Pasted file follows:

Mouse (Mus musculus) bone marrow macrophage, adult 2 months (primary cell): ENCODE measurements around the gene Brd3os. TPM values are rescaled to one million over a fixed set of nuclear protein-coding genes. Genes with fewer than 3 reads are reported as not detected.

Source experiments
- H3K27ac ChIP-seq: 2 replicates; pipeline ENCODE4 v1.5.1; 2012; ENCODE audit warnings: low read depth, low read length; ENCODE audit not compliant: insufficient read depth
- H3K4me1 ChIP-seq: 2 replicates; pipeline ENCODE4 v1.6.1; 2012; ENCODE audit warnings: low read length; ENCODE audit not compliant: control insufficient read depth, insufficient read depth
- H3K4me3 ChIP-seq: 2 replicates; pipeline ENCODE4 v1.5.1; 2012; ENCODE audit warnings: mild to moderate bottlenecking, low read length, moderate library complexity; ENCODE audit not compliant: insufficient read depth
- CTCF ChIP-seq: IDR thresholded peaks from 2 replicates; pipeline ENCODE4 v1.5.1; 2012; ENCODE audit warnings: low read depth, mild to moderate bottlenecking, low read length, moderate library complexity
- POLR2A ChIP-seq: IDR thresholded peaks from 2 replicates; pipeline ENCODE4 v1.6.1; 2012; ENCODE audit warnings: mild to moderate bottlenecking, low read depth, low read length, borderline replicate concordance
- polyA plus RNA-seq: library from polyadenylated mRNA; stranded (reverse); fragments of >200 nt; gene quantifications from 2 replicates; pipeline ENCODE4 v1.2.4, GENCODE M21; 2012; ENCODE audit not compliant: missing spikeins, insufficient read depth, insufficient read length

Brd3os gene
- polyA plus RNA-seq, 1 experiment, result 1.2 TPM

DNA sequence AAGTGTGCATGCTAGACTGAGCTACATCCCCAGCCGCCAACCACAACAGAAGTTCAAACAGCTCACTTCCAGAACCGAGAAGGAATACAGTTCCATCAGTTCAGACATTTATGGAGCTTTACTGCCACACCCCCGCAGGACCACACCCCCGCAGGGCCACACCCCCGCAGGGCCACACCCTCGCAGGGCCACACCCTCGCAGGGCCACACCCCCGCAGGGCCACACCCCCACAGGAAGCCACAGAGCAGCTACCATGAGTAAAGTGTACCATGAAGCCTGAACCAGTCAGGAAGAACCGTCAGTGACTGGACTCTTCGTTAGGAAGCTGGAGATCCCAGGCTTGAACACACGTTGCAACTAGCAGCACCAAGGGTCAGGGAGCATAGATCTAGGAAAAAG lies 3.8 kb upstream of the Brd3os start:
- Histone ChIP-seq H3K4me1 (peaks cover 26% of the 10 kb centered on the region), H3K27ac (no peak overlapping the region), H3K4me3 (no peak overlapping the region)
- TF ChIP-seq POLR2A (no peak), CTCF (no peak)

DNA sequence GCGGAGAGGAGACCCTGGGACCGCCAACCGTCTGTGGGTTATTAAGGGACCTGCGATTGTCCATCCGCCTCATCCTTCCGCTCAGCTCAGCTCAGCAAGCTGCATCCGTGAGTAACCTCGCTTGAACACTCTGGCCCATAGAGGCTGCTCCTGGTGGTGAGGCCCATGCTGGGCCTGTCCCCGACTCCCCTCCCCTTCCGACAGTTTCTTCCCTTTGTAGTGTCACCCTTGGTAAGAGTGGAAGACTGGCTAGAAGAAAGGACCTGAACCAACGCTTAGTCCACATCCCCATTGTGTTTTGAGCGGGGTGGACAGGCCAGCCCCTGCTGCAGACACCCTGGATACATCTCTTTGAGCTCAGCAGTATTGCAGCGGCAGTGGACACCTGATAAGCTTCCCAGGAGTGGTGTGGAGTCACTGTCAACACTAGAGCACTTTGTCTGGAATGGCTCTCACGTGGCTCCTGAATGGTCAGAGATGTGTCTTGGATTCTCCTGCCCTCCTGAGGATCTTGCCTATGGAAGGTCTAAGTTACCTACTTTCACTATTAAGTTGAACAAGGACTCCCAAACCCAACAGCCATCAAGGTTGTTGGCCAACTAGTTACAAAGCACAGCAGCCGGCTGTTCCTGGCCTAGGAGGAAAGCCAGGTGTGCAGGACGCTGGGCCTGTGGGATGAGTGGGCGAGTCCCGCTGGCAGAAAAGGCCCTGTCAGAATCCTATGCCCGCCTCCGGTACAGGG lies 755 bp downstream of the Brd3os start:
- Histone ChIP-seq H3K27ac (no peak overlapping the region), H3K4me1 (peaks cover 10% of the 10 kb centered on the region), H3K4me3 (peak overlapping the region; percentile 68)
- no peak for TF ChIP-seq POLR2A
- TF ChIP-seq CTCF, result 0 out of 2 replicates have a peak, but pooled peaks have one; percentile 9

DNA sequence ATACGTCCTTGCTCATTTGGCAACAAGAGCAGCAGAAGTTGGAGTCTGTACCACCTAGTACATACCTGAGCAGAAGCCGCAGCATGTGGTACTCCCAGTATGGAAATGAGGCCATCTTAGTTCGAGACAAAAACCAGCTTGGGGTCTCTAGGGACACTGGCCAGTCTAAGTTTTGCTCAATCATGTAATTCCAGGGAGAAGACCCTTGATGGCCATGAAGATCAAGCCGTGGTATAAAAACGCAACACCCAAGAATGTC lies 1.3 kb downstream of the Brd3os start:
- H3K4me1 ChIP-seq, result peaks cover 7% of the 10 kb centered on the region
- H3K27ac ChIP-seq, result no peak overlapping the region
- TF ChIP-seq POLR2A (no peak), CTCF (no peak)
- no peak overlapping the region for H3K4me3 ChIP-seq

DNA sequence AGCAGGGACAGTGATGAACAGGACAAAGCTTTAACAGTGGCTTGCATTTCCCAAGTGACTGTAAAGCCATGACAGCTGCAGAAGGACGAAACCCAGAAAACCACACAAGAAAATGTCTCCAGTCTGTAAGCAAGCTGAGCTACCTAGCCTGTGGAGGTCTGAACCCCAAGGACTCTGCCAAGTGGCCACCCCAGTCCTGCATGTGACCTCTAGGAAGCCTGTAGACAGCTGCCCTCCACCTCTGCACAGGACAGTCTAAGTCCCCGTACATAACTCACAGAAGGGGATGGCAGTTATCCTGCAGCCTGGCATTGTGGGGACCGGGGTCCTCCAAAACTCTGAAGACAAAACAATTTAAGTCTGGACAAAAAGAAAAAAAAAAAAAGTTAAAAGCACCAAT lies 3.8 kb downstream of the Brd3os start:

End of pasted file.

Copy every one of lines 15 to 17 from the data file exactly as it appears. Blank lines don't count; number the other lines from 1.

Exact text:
- Histone ChIP-seq H3K27ac (no peak overlapping the region), H3K4me1 (peaks cover 10% of the 10 kb centered on the region), H3K4me3 (peak overlapping the region; percentile 68)
- no peak for TF ChIP-seq POLR2A
- TF ChIP-seq CTCF, result 0 out of 2 replicates have a peak, but pooled peaks have one; percentile 9